• In Judaism “gossip” is considered a serious sin. Why? Because once it’s put out there, the analogy is like it’s a leaf in the wind, nearly impossible to pick up or take back. My only strong belief is to sit on ANY strong thing you would put in writing for 24 hours. If you still feel so angry and/or passionate the next day, so be it!

    • That is great advice. I think in bad working environments – you still feel strongly about it, but there’s nothing you can do about it. So you talk to your colleagues since you are so disenfranchised.

  • Great points. I like looking at some things that can be changed or look at if offices have a problem. I don’t think it will ever be a “mute” issue. There are many people that thrive on gossip and will “find” things to talk about, even if they are non-issues. Sad.. but true

    • I think there will be those unhappy people who will always find something to “bitch” about, but if you have a whole office with the problem. It stems from something much larger – like bad morale or you made a lot of bad hires.

  • Great post… We definitely have issues with Gossip going around and I agree with you that it comes down to morale. I am continually trying to work on increasing morals, but it is not easy!

    • Increasing morale is never easy. It takes a lot of rebuilding trust – I remember once when things started getting slightly better at my work place no one trusted it. We all were said “This is nice, but it won’t last.” In that case, it didn’t.

  • Lia MacPherson

    What’s your recommended course of action if the gossip does not originate from the employees, but rather from the owner/operator of the company? What tactics can be applied to improve morale and trust when staff want nothing to do with the “boss”? I look forward to your suggestions.

    • Honestly Lisa, when leadership is rotten from the top – there is nothing you can do. The leader sets the tone for the company. If the boss gossips, then it creates a toxic culture for the employees. I’ve worked in an organization where the leadership was toxic (not with gossip but with other issues likes favoritism, instability, etc.), and employees were powerless to make things better for themselves. My advice – polish your resume and start job hunting.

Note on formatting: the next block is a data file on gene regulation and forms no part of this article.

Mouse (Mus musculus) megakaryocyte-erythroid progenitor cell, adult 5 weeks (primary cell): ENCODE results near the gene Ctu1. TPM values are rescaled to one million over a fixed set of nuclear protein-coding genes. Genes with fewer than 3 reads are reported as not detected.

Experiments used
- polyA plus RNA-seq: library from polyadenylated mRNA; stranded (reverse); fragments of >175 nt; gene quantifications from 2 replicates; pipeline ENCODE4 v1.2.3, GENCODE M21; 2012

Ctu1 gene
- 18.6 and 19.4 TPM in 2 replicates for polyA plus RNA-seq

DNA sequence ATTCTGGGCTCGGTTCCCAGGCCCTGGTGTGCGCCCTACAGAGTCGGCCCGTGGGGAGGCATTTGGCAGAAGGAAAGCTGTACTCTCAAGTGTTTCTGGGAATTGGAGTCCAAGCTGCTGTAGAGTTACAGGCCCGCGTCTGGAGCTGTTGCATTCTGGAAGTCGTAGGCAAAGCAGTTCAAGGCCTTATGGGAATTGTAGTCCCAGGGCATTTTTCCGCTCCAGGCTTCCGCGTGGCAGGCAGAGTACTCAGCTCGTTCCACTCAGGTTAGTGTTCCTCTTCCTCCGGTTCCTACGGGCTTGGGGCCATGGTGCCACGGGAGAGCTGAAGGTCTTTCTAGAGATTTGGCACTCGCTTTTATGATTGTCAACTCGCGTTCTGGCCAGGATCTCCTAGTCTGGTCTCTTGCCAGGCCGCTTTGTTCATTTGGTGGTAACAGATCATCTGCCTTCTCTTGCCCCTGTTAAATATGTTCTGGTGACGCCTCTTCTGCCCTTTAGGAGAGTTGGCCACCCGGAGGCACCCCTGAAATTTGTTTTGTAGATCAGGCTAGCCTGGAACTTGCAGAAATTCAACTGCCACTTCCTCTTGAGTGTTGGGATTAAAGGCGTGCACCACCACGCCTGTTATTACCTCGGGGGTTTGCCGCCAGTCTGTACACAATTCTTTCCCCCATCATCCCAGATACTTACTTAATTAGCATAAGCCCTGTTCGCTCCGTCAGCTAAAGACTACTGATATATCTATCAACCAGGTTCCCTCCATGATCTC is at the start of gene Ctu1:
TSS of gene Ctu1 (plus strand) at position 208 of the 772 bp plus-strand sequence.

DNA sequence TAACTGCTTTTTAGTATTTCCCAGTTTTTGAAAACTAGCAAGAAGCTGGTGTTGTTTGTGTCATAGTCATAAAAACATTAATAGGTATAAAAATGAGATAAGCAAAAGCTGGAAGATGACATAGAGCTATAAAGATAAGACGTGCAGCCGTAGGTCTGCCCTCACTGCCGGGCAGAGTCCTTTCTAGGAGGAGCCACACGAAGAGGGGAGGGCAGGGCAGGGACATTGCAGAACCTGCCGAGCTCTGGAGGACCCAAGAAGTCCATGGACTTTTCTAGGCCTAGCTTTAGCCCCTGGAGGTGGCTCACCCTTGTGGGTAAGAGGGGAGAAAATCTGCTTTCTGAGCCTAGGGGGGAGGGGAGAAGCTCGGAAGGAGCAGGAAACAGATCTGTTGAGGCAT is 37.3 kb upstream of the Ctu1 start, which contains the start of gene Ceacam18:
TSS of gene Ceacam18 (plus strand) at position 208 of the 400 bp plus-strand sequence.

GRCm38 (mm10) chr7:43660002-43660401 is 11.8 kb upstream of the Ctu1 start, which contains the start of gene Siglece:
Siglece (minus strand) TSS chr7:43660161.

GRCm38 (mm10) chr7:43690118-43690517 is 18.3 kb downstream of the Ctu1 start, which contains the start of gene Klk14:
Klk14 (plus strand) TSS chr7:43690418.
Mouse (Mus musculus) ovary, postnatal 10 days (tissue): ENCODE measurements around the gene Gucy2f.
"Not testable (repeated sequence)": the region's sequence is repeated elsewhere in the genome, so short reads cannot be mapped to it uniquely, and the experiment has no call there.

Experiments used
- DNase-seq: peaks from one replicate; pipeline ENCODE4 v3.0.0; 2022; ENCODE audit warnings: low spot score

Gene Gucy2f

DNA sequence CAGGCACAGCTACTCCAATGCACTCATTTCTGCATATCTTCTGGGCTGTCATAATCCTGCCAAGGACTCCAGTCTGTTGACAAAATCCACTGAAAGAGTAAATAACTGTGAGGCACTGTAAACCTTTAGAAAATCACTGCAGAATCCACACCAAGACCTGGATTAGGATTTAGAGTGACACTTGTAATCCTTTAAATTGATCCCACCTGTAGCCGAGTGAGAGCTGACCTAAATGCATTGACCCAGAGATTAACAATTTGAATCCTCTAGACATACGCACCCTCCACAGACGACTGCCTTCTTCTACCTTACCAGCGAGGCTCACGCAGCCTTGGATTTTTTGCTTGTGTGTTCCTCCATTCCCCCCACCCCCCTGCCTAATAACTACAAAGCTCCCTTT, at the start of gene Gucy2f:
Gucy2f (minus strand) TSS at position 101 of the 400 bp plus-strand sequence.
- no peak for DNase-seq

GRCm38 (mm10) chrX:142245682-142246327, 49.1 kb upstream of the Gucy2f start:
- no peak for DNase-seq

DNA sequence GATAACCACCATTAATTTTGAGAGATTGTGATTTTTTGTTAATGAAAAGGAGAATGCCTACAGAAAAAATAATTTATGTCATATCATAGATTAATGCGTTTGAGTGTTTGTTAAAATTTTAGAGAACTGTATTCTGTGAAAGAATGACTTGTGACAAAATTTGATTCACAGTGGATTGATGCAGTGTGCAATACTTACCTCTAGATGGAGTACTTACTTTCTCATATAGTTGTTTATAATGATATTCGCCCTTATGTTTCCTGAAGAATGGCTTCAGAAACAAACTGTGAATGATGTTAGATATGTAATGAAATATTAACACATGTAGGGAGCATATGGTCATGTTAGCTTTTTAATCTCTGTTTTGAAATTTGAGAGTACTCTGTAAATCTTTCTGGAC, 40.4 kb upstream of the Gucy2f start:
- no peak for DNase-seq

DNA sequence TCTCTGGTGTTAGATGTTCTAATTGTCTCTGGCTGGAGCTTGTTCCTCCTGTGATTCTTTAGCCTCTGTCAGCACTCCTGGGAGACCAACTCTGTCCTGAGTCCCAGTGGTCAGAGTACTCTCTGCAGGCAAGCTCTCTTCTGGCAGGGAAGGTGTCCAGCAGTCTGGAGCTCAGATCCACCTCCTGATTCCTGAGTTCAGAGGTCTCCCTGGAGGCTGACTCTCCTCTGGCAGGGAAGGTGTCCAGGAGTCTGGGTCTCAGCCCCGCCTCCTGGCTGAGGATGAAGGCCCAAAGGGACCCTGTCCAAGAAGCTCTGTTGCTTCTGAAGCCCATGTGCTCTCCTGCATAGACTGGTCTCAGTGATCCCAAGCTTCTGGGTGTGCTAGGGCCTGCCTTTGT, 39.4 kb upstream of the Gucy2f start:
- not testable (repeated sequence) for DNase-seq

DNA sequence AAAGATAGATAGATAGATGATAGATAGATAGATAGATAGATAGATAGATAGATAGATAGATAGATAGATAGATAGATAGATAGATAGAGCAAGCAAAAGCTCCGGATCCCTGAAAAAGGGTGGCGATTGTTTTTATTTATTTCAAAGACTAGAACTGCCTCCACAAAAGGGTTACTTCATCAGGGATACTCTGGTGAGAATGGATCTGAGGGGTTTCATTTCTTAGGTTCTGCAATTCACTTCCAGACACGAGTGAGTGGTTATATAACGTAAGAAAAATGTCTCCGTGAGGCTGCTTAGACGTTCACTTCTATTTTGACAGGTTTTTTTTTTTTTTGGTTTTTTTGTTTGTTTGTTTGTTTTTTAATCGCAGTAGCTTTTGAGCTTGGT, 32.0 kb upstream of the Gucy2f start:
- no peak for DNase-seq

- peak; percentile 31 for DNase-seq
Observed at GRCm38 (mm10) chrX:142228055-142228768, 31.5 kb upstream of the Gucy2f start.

• Kaydee

    Well, I hate to say it but this article did nothing for me. I have an assistant that I inherited from another department. The other department head warned me that she tells everything as soon as she knows it. My department deals with a lot of confidential information, she cannot keep from “blabbing” as soon as she gets a whiff of something.
    I’ve reprimanded her, oral and written counseling, conferencing, everything, nothing seems to work. She won’t stop sharing information. Her excuse is that she doesn’t understand why she can’t share information. Since she’s vested, it’s harder to dismiss her. She’s my assistant and I have tried to keep her out of the loop as a way to curb her gossiping, but she still eavesdrops at my door.
    Does anyone have any advice?

    • Kaydee – it doesn’t sound like your company is doing anything to improve her morale. The point of this article is that gossip is caused with deep dissatisfaction from your working environment/job. Gossip is a SYMPTOM of a larger problem – you’ve clearly got one happening and your job as a leader is to fix the underlying problem and that cures the symptom of gossip. She clearly is dissatisfied on some level, or she wouldn’t be seeking out to opportunities to be the center of attention in her work place. Really, that’s why she “blabs” because she get some sort of power from having knowledge.

      Have you had a real heart-to-heart about what she like about her job, what she doesn’t, what you could do to make her job better? This isn’t a reprimand session as that doesn’t seem to work for her.

      If that doesn’t work, document how her confidentiality breaches impact the company and take it to HR.

      • Sheila

        I don’t think that everyone who gossips is unhappy with their workplace. The habitual, ‘busybody’ usually suffers from low self esteem, and loves the attention and power they gain, when the obtain some ‘juicy information’ that no one else knows about.

        I think it’s silly to advise people that their employer is the root problem of low morale and gossip. Adults need to be responsible for their own actions, and stop behaving like school children. An employer provides an opportunity, a job, a paycheck, most of the time they also provide benefits like health insurance, paid sick leave, and vacation. It is not their responsibility to provide their employees happiness.